“Your outlet shopper is not your basic discount shopper. They spend more money than you’d find in Walmart or other kinds of discount stores,” Humphers said. “People who follow brands will go to outlet centers”
Since 2006, about 40 outlet malls have opened in the United States, versus just one traditional indoor mall, according to ICSC’s 2014 Outlet Tenant Report.
Outlet centers usually start smaller and have the option to add (or subtract) as the market dictates, unlike traditional malls, which are prebuilt with a certain number of stores that they have to fill. Some spaces in traditional malls are also built with specific tenants in mind – department store anchors usually require large, multi-level spaces in traditional malls – which can be awkward to fill once vacant. Outlet malls, however, usually have several different buildings of more-or-less standard size, which can be divided or widened as needed.
Outlet malls have been seeing steady growth since the early 2000s, according to John Pasquarella, managing director at Integra Realty Resources in Philadelphia. “It’s just been growing and growing and growing as [retailers] have been trying to get rid of merchandise at discount to…clear inventory,” he said.
Experts like Humphers and Pasquarella expect the Gloucester Premium Outlets to continue the trend of outlet success.
Regional draw for Gloucester Twp
Arguably, the township’s greatest asset is its access. The center will be accessible immediately off of exit 7B on Route 42 and is convenient to the Atlantic City Expressway and the Black Horse Pike. Those roads are easily accessible via I-295, route 30, among others. The outlet’s location also makes it closer than the Philadelphia Premium Outlets and the Atlantic City Outlets for people in Cherry Hill, Moorestown and other South Jersey towns.
Gloucester Township politicians have touted the Gloucester Premium Outlets as a boon for the 45,000-person township.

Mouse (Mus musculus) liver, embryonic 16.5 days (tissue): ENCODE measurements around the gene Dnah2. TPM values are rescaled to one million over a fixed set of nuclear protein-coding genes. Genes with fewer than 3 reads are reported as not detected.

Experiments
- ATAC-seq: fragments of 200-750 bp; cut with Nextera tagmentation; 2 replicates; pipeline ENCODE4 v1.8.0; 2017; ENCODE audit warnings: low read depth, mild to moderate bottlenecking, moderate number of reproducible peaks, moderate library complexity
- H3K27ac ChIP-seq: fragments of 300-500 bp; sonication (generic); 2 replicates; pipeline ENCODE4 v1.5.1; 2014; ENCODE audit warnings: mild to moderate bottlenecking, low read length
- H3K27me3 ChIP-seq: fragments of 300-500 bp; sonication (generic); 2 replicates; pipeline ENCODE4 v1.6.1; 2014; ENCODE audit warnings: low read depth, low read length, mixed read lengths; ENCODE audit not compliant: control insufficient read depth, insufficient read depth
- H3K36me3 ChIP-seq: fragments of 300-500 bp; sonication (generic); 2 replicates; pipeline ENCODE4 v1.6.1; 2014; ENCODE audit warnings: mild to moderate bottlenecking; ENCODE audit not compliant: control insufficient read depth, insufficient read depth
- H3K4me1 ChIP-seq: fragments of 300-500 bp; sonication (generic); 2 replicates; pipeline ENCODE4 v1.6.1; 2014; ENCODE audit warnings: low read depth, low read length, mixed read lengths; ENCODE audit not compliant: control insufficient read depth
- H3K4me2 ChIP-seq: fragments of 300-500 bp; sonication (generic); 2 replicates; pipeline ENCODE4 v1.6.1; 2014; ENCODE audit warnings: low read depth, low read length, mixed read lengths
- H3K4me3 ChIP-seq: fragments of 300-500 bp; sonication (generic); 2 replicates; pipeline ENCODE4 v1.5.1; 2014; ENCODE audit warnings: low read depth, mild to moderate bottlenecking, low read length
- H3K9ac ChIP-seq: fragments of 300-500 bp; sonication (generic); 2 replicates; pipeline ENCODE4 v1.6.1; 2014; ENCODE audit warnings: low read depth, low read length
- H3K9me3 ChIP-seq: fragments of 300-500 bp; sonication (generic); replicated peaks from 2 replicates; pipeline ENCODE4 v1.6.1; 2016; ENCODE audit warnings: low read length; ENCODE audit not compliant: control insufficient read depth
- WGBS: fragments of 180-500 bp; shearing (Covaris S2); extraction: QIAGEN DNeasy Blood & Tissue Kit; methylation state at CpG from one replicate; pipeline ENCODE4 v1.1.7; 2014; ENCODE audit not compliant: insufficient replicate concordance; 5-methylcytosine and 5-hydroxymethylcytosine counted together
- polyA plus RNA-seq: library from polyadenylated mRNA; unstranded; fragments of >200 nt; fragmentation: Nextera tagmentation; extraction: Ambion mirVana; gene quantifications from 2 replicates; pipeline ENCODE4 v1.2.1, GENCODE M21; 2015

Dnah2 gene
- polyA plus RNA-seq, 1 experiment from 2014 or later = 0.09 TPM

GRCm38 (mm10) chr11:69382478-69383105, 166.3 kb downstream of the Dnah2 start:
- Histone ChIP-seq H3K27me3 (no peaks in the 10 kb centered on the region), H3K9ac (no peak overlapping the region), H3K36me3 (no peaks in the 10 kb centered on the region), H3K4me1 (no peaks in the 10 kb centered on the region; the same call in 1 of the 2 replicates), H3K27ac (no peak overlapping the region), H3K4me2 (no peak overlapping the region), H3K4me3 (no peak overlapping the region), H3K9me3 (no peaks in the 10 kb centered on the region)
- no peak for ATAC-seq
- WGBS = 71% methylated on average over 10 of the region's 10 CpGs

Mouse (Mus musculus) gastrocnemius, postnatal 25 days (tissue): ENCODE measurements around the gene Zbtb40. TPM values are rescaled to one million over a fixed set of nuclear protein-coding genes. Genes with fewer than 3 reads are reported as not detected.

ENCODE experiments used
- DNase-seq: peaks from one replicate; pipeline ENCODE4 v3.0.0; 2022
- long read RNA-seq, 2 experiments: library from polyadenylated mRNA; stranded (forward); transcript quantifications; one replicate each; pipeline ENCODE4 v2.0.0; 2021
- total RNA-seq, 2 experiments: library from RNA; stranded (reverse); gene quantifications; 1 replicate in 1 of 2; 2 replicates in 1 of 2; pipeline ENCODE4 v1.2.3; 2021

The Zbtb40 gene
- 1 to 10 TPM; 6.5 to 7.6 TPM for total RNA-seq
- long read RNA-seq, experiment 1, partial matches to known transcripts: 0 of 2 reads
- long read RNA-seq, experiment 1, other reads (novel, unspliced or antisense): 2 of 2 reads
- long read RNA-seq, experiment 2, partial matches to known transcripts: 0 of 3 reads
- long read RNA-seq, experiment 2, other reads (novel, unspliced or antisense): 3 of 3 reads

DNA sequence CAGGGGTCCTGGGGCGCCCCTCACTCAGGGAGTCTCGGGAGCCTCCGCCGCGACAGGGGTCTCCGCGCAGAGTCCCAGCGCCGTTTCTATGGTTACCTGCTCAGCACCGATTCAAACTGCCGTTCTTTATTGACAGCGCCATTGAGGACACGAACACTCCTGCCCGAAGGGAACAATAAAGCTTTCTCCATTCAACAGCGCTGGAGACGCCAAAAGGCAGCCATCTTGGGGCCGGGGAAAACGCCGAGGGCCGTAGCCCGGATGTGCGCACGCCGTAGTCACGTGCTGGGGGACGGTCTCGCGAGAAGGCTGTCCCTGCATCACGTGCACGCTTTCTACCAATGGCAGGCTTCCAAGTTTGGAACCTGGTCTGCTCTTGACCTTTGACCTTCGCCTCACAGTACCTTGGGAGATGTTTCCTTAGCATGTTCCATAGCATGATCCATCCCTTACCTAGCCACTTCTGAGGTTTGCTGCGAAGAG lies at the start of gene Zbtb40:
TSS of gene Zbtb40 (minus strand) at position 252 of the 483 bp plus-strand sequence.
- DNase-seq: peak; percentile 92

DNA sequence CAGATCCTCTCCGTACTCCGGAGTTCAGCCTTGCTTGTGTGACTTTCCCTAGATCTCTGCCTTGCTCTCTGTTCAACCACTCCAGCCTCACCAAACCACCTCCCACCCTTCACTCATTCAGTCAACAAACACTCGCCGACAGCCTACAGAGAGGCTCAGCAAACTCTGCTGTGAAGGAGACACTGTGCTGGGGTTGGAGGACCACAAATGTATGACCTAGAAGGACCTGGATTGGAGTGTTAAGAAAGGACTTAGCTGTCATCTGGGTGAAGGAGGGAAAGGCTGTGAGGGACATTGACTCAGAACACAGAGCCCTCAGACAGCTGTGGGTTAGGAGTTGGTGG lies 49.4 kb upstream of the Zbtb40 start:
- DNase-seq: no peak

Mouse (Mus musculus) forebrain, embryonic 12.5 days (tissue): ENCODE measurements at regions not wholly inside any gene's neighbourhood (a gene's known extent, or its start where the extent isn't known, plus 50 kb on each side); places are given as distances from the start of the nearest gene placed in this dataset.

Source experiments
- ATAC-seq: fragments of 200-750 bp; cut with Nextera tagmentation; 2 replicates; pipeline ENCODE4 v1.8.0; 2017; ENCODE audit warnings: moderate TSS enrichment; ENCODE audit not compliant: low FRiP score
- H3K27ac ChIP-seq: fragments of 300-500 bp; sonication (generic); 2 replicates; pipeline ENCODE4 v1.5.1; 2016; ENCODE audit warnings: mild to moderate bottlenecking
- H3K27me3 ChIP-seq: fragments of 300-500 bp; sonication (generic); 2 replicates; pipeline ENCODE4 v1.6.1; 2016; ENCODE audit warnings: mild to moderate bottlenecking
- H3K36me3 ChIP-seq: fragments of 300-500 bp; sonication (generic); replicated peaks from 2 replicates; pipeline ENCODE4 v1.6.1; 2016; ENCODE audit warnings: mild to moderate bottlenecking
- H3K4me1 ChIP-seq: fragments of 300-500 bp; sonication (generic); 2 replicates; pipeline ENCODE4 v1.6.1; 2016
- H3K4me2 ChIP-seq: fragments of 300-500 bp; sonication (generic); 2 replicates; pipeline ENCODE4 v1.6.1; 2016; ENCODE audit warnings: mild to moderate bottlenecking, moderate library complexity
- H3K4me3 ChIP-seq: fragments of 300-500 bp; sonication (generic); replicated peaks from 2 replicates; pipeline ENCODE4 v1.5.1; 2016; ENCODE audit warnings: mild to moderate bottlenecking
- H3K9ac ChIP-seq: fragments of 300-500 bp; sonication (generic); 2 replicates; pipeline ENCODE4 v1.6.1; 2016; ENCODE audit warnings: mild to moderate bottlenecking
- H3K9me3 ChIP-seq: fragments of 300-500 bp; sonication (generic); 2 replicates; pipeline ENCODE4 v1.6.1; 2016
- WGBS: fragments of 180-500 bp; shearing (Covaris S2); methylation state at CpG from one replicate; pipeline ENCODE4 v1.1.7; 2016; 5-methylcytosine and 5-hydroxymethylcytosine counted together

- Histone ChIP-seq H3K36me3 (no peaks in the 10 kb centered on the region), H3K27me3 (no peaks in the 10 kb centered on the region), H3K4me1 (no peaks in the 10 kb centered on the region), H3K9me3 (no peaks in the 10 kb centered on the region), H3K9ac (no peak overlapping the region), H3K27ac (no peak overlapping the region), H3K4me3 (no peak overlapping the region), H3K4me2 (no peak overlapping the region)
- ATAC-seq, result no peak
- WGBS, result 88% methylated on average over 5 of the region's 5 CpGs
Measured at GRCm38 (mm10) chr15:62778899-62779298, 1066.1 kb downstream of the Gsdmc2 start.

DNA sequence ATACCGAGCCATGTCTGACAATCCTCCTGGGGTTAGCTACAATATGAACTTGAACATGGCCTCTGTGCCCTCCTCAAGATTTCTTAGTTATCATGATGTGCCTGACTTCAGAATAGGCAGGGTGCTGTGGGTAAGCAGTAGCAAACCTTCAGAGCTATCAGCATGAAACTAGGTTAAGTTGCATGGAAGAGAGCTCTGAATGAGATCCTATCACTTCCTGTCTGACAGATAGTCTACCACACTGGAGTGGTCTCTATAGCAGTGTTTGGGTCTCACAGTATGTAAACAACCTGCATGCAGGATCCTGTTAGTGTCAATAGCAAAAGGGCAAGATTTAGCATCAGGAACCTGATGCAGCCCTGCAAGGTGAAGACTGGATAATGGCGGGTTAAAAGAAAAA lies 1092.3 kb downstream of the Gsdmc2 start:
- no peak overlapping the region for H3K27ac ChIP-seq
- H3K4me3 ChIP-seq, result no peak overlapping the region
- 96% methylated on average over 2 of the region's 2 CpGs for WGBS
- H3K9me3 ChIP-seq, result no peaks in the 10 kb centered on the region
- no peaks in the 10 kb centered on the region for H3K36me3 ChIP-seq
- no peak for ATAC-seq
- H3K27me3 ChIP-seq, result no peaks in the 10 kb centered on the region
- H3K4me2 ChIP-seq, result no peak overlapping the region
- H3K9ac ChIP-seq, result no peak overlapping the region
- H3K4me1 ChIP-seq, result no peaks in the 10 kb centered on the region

“This is going to absolutely spill over [to the rest of the town],” said Mayor Mayer. “Look, when you bring people into the town and they spend their money, it’s going to result in better economic happenings for other businesses here.”
At the very least, the new property will add $1.4 million in annual property taxes to the township’s coffers.
Gloucester 42 Associates LLC, a subsidiary of Cooper Health System, owns the land on which the outlets are being built. The land is zoned as a “redevelopment area,” which allows the Gloucester Township council to have a stronger say in how the land can be developed without having to go through the planning and zoning boards to amend the township’s Master Plan, which oversees how land can be developed.
No stores have been announced yet, and aren’t likely to be announced until close to the grand opening next summer, but a look at other Simon properties offer an idea of what kind of stores to expect, according to De Vita, from Simon.
De Vita estimates that the outlet will bring around 300 construction jobs and around 800 permanent part- and full-time jobs to the township.
(Correction: An earlier version mistated how much tax revenues Gloucester Twp expects to receive from the outlets.)